The tragic death of Robin Williams on August 11, 2014 caught us all by surprise. He was just 63 years old and we took it for granted that he was going to continue making us spend good times for a long time, but now we only have everything he gave us during his career.
Today HBO premieres ‘Robin Williams: Come Inside My Mind’, a documentary directed by Marina Zenovich that explores the figure of this master of comedy who also showed his skills for drama repeatedly. However, we all remember him more because of the laughter that he took away with great ease. That and much more reflects this remarkable work that does justice to the protagonist of ‘Jumanji‘.
The genius of comedy
One of the mandatory requirements for a documentary about Robin Williams is that he knows how to reflect what made him a unique genius of comedy. It would be very simple to just show some of his best moments and intersperse interviews with friends and family members praising him, and obviously something of that is in ‘Robin Williams: Come Inside My Mind’, but also an intention behind all that which is what it elevates him above other similar works.
Zenovich opts for an approach in chronological order that stops well enough in the different stages that marked his life, starting with his childhood, his beginnings as a comedian, his rise to stardom and his years of splendor. He also does it by alternating very well those resources that he mentioned before – very well chosen the interviewees, each one contributing their bit – including recordings little diffused until now, and several photographs to show a complete mosaic of his comic talent.
At that point, the documentary may not be a definite marvel or investigate to obsessive limits, but it manages to convey that special magic he had for comedy from different pieces of his long career, that need to make people laugh others, both when I was working for it and even when I just had to do it. A good reminder of the reasons why we missed him so much.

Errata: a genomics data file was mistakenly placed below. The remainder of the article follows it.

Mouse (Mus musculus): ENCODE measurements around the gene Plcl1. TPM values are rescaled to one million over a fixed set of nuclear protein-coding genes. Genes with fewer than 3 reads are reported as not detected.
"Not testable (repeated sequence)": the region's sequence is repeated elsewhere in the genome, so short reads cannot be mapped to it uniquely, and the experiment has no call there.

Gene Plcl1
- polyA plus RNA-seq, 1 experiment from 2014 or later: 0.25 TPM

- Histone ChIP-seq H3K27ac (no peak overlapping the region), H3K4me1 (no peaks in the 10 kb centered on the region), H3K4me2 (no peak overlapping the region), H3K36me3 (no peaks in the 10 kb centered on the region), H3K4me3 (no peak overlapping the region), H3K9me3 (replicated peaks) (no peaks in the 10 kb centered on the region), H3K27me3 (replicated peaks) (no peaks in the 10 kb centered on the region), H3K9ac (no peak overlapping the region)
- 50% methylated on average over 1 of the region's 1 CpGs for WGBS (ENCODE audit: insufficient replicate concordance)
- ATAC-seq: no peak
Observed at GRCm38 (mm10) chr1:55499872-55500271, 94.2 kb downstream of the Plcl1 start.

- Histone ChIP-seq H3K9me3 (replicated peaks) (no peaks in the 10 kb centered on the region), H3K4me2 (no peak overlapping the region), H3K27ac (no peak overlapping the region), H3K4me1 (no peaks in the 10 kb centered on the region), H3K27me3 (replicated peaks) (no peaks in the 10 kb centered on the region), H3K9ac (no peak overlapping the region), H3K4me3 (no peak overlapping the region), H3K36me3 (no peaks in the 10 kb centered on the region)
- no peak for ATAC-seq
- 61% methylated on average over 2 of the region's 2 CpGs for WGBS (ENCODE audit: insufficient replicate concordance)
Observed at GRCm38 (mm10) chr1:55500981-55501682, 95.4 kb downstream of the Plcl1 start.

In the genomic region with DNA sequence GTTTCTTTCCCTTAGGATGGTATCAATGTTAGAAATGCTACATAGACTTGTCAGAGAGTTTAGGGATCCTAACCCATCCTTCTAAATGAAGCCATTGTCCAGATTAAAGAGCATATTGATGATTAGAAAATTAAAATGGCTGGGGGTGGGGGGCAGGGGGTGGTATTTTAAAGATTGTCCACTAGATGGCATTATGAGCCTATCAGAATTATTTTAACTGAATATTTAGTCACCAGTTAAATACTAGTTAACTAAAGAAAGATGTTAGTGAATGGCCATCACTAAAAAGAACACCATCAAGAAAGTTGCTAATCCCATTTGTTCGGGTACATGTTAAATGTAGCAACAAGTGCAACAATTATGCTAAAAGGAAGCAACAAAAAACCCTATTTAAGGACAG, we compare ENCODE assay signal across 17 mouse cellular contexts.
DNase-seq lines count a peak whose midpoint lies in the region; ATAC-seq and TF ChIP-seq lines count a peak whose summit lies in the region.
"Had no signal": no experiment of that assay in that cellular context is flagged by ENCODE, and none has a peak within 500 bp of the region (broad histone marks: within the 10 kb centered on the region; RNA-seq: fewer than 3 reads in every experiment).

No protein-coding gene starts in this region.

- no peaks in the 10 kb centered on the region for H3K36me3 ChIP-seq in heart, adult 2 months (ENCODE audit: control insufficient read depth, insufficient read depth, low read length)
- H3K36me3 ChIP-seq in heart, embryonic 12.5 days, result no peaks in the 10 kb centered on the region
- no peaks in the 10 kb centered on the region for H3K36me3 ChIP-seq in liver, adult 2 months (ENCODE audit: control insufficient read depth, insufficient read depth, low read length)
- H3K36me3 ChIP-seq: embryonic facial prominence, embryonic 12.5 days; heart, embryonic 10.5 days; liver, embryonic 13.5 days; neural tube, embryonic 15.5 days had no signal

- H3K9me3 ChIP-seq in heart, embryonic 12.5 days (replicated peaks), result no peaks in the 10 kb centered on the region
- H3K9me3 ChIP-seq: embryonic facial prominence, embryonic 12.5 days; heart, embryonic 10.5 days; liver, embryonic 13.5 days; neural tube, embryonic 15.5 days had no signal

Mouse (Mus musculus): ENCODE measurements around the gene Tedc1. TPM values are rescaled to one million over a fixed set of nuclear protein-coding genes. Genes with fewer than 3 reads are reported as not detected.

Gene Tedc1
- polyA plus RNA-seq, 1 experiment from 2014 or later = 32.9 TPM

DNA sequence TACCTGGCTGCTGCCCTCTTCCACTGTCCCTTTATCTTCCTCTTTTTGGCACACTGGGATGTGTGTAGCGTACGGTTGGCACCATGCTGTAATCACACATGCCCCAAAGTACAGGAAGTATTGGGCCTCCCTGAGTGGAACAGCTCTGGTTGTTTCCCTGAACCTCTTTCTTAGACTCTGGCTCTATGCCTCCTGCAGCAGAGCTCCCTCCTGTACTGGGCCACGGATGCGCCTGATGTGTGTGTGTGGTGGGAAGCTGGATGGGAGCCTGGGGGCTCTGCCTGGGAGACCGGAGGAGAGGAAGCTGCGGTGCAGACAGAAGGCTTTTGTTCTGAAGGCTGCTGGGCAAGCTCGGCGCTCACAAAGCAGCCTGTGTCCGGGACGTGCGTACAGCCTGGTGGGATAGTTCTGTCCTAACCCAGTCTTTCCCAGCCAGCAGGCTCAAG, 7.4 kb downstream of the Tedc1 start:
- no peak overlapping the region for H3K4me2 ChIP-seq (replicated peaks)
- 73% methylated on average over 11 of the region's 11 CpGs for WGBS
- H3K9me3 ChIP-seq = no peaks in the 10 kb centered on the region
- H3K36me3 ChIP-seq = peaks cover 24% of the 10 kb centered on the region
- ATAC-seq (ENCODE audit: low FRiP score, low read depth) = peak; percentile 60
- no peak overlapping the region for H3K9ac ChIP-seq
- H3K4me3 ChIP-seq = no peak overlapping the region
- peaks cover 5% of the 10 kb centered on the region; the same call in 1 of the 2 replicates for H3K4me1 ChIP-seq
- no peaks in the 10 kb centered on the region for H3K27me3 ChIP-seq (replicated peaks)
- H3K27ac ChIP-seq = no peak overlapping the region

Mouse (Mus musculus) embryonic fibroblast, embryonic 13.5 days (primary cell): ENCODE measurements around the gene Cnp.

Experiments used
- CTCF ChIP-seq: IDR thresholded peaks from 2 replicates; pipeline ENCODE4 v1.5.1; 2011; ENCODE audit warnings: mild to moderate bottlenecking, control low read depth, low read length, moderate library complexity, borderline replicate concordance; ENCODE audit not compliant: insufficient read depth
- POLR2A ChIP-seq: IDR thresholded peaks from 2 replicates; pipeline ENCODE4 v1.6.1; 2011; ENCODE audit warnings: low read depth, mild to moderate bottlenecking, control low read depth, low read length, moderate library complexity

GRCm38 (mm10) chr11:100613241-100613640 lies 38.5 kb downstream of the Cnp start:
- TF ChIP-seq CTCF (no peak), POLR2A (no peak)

The person behind the laughter
However, Zenovich does not forget the person behind that genius of comedy and at all times there is a certain bitterness in the journey throughout his life. For most of the time it is perhaps inevitable because we know it is gone but every so often there is something to influence it, be it the death of John Belushi or various details about his personal life that are gaining importance as the fatal outcome is approaching.
Of course, ‘Robin Williams: Come Inside My Mind’ does not make the mistake of wanting to fall into the tear or excessive emotional manipulation to conquer the spectator. It addresses all this with respect in order to offer a complete vision of the protagonist of ‘Good Morning, Vietnam’. There are his many successes, but also his failures and in the same way that his talent shows us he also has to enter into his most fragile side .
In short, ‘Robin Williams: Come Inside My Mind’ is a recommendable documentary that could have deepened something more in certain aspects, but for that surely it would have been necessary to opt for a documentary series and I do not have very clear that that was a good idea. As it is, it is already a stimulating journey through the life and work of its protagonist.